Less than 6 months ahead the IUGG General Assembly will be held on 11-20 July 2023 in Berlin (Germany) and the abstract submission deadline on 21 February 2023 (it was extended!!) is getting closer.
We invite you to submit an abstract, especially to our GGOS sessions.
Convener(s): Basara Miyahara (Japan)
Co-Convener(s): Detlef Angermann (Germany) Allison Craddock (USA) Hansjörg Kutterer (Germany)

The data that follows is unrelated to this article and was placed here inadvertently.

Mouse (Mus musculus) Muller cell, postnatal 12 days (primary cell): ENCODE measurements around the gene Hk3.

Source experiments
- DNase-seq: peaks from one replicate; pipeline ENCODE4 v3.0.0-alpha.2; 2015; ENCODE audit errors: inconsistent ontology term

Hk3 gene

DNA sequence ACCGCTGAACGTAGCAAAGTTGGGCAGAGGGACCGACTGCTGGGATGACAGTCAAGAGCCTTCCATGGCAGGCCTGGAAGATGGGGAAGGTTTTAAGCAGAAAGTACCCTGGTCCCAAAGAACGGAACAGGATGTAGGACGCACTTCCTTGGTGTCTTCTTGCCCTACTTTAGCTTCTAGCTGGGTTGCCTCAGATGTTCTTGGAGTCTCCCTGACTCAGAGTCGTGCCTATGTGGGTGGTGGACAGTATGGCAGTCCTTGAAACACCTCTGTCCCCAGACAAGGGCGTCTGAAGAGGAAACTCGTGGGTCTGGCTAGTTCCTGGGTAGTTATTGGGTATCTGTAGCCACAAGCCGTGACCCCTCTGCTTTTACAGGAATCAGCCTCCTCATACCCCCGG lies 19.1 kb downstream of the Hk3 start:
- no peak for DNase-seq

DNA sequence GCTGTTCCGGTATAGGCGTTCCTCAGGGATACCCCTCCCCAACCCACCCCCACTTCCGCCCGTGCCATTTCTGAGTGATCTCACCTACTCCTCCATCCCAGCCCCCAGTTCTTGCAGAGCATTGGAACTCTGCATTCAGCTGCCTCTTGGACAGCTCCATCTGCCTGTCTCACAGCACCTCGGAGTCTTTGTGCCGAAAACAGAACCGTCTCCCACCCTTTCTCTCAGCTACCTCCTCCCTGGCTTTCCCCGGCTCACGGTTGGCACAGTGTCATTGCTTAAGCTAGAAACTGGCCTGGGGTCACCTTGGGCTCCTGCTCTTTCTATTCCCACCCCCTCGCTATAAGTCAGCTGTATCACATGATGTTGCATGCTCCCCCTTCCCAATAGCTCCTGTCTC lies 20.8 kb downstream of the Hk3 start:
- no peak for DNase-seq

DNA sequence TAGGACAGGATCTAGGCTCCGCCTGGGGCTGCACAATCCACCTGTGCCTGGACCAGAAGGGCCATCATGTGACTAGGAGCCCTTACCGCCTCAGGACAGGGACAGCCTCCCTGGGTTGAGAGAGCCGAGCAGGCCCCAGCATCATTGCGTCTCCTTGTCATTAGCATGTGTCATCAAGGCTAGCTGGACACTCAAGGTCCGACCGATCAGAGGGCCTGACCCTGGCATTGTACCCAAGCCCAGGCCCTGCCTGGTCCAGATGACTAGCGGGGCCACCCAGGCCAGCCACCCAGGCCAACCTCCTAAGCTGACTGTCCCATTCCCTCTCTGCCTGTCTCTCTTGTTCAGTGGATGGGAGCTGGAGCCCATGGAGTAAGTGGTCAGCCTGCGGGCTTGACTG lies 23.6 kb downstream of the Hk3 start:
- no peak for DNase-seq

Geodetic observations of the Earth’s shape, rotation, and gravity show that these Earth properties change on a wide range of timescales reflecting the wide range of processes affecting them, from external tidal forces to surficial processes involving the atmosphere, oceans, and hydrosphere to internal processes acting both at the core-mantle boundary as well as within the solid Earth itself. Measurements of the Earth’s shape, rotation, and gravity can therefore be used to gain greater understanding of mass transport within the entire Earth system, from tracking water in its various phases as it cycles through the atmosphere, oceans, and land, to crustal deformation associated with tectonic motions and glacial isostatic adjustment, to torsional, rotational, and inertial oscillations of the core. Geodetic observations provide the basis on which future advances in the geosciences can be built. By considering the Earth system as a whole (including the geosphere, hydrosphere, cryosphere, atmosphere and biosphere), monitoring Earth system components and their interactions by geodetic techniques and studying them from the geodetic point of view, the geodetic community provides the global geosciences community with a powerful tool consisting mainly of high-quality services, standards and references, and theoretical and observational innovations. Earth observations are needed not only for scientific research but also for societal applications such as disaster prevention and mitigation, managing resources like energy, water, and food, mitigating the effects of climate change, and protecting the biosphere, the environment, and human health. Geodetic observations provide the metrological foundation for Earth observations and provide the means to determine mass transport in the Earth system. Geodetic observations are therefore a cornerstone of the Earth observing systems needed for scientific research and societal applications. This Symposium will highlight the importance of geodetic observations to monitoring and understanding the dynamic Earth system for the benefit of both science and so